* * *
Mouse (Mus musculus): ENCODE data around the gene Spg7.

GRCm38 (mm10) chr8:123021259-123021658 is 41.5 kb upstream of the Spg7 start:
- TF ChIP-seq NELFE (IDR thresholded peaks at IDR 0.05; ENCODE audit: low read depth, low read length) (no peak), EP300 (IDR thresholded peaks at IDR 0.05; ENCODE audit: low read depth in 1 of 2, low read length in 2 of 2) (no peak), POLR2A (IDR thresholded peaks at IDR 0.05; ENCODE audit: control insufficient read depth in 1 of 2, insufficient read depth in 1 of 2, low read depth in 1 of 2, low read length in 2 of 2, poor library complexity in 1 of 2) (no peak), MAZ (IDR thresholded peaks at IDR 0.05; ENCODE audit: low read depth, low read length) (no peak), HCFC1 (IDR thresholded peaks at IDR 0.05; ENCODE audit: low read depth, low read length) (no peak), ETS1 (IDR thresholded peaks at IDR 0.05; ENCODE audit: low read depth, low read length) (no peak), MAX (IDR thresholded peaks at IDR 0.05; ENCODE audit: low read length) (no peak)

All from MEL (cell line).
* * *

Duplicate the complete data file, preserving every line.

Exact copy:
Mouse (Mus musculus): ENCODE data around the gene Spg7.

GRCm38 (mm10) chr8:123021259-123021658 is 41.5 kb upstream of the Spg7 start:
- TF ChIP-seq NELFE (IDR thresholded peaks at IDR 0.05; ENCODE audit: low read depth, low read length) (no peak), EP300 (IDR thresholded peaks at IDR 0.05; ENCODE audit: low read depth in 1 of 2, low read length in 2 of 2) (no peak), POLR2A (IDR thresholded peaks at IDR 0.05; ENCODE audit: control insufficient read depth in 1 of 2, insufficient read depth in 1 of 2, low read depth in 1 of 2, low read length in 2 of 2, poor library complexity in 1 of 2) (no peak), MAZ (IDR thresholded peaks at IDR 0.05; ENCODE audit: low read depth, low read length) (no peak), HCFC1 (IDR thresholded peaks at IDR 0.05; ENCODE audit: low read depth, low read length) (no peak), ETS1 (IDR thresholded peaks at IDR 0.05; ENCODE audit: low read depth, low read length) (no peak), MAX (IDR thresholded peaks at IDR 0.05; ENCODE audit: low read length) (no peak)

All from MEL (cell line).